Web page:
The non-fungible token craze perhaps tops the list of global tech trends for Q1 2021. Small artists, big companies, tech giants, celebrities, magazines, museums, programmers, musicians, ALL want a piece of NFT hype.
Stay non-fungible, stay free
NFT has become another perfect option for a very loud and quite effective PR campaign. In some cases, it could attract attention not only to business, or art, but to more deep social or political matters. This week, the famous NAS whistleblower Edward Snowden sold an amusing NFT artwork for over US$5 million (the piece was bought for ETH, hence the price depends on the cryptocurrency rate). The piece, called «Stay Free», is a combination of all the scandalous 2013 US court documents rulings about the illegal NSA mass surveillance, put together in a form of the iconic portrait of Snowden himself. One can see his famous glance through elegant glasses as a mosaic of documents’ lines.
Interestingly, and unprecedentedly, the artwork was purchased by not a single collector, but by a group of people who never met each other, and some of them prefer to stay anonymous. The group is actually a DAO, decentralised autonomous organisation, called PleasrDAO and aimed at building a digital art investment powerhouse. The organisation’s philosophy clearly echoes the whole decentralisation power stance, and Snowden’s own motto.
“Snowden represents the cypherpunk ethos that I identify with—transparency for all,” says a member of PleasrDAO. “Blockchains also give you that.”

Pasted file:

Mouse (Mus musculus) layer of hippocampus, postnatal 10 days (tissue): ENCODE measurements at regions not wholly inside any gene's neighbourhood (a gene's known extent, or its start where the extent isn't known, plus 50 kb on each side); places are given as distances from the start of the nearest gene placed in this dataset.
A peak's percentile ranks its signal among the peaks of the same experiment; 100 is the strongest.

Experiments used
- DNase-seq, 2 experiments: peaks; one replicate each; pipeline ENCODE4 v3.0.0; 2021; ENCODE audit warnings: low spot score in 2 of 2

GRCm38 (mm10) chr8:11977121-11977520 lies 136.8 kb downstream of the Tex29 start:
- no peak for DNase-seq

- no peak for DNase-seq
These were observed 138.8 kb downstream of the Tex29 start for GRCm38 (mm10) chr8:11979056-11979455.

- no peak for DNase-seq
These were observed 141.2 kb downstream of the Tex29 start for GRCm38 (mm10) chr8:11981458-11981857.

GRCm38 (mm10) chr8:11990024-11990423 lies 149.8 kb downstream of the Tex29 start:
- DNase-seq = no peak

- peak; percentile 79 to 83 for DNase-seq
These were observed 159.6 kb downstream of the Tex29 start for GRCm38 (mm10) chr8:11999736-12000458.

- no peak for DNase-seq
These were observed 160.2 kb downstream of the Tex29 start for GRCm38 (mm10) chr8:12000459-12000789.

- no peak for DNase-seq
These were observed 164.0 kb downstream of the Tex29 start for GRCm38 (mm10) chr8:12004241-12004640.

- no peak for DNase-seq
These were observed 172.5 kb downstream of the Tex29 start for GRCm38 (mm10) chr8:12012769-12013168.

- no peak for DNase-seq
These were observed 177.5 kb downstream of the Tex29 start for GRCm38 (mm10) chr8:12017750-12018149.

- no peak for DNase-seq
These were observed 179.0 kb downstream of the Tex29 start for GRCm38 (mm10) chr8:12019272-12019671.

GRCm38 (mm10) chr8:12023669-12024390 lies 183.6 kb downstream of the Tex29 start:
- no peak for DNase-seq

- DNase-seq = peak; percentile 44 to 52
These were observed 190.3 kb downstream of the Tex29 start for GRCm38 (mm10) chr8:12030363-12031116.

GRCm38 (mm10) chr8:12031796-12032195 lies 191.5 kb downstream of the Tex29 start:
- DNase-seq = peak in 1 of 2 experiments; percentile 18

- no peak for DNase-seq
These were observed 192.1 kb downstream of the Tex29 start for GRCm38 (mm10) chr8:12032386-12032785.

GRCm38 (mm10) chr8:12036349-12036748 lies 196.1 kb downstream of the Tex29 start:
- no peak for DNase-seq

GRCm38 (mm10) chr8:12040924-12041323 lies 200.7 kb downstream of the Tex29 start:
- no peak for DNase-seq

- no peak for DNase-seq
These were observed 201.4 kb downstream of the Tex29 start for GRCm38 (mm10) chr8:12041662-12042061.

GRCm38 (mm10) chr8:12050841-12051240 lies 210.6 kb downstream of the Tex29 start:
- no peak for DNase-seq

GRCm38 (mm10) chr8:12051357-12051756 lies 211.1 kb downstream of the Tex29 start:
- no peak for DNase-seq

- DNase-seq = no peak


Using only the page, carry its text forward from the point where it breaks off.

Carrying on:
Celebrities: loose yourself in an NFT moment, or loose sleep
From musicians to basketball players, tokenisation and NFTisation craze has taken over celebrities of all kinds. While even Paris Hilton admits thinking of tokens day & night and goes out with her own digital pets, cuties “Crypto Hilton” and “Ether Reum”, the latest NFT drop the music world welcomed this week came from rap artist and producer Eminem. Created in collaboration and for the NiftyGateway platform, it’s nicely modelled as a festival of collectibles like figurines and comic books, and named «Shady Con».
A whole collection of original instrumental beats produced by Slim Shady himself can be purchased by fans, and will definitely add some wood to a huge global fire of NFT boom.
IBM x NFT
The tech giant IBM joined the NFT carousel with a fresh idea that would actually help to solve a long standing problem: the lack of transparency for intellectual patents. Intellectual property specialist IPwe, which has been working with IBM for years on a blockchain solution for the patent industry, announced that it will begin representing patents as non-fungible tokens (NFTs), or digital assets, in a deal announced in conjunction with IBM.
“Enterprise wouldn’t even look at blockchain a few years ago. … We’re now at that adoption phase. … The first corporate asset is not a Dorsey tweet or Beeple image, but a corporate asset that starts to solve a business need,” says Erich Spangenberg, founder of IPwe.
Crypto Mom warns: don’t play with your securities!
Hype-like cycles can be fun until a real-life questions are raised by lawyers and regulators: what happens to an NFT token if an underlying asset is destroyed? Who assures intellectual rights? And, as U.S. Securities and Exchange Commissioner aka Crypto Mom Hester Peirce warned, what if some NFT issuers are pushing the legal boundaries in the types of NFTs they create that can be considered securities. Peirce said the Howey test, which is used to determine whether or not an asset is a security, does not work well for digital assets, as its basic logic does not apply in the same way as it does to physical assets. “You better be careful that you’re not creating something that’s an investment product, that’s a security”, she said. “The definition of security can be pretty broad.”